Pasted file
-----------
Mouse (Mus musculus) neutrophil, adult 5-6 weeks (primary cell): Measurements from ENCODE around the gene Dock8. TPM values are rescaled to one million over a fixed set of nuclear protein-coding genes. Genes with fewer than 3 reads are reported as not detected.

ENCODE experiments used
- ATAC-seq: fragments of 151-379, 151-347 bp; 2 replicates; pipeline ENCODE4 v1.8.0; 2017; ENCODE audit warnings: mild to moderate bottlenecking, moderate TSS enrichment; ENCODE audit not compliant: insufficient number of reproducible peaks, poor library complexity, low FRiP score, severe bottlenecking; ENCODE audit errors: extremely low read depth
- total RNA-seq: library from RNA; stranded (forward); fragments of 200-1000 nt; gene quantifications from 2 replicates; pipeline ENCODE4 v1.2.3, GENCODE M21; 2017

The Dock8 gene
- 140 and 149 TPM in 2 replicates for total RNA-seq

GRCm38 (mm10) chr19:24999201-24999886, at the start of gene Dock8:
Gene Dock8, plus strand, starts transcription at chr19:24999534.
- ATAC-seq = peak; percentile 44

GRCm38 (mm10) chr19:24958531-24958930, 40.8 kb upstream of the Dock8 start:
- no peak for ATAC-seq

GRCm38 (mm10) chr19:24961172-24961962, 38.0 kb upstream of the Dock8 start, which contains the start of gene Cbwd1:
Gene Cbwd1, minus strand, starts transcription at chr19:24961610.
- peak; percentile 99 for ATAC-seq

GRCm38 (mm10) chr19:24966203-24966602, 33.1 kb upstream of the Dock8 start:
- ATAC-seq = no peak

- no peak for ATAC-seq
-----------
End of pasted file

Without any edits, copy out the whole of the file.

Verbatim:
Mouse (Mus musculus) neutrophil, adult 5-6 weeks (primary cell): Measurements from ENCODE around the gene Dock8. TPM values are rescaled to one million over a fixed set of nuclear protein-coding genes. Genes with fewer than 3 reads are reported as not detected.

ENCODE experiments used
- ATAC-seq: fragments of 151-379, 151-347 bp; 2 replicates; pipeline ENCODE4 v1.8.0; 2017; ENCODE audit warnings: mild to moderate bottlenecking, moderate TSS enrichment; ENCODE audit not compliant: insufficient number of reproducible peaks, poor library complexity, low FRiP score, severe bottlenecking; ENCODE audit errors: extremely low read depth
- total RNA-seq: library from RNA; stranded (forward); fragments of 200-1000 nt; gene quantifications from 2 replicates; pipeline ENCODE4 v1.2.3, GENCODE M21; 2017

The Dock8 gene
- 140 and 149 TPM in 2 replicates for total RNA-seq

GRCm38 (mm10) chr19:24999201-24999886, at the start of gene Dock8:
Gene Dock8, plus strand, starts transcription at chr19:24999534.
- ATAC-seq = peak; percentile 44

GRCm38 (mm10) chr19:24958531-24958930, 40.8 kb upstream of the Dock8 start:
- no peak for ATAC-seq

GRCm38 (mm10) chr19:24961172-24961962, 38.0 kb upstream of the Dock8 start, which contains the start of gene Cbwd1:
Gene Cbwd1, minus strand, starts transcription at chr19:24961610.
- peak; percentile 99 for ATAC-seq

GRCm38 (mm10) chr19:24966203-24966602, 33.1 kb upstream of the Dock8 start:
- ATAC-seq = no peak

- no peak for ATAC-seq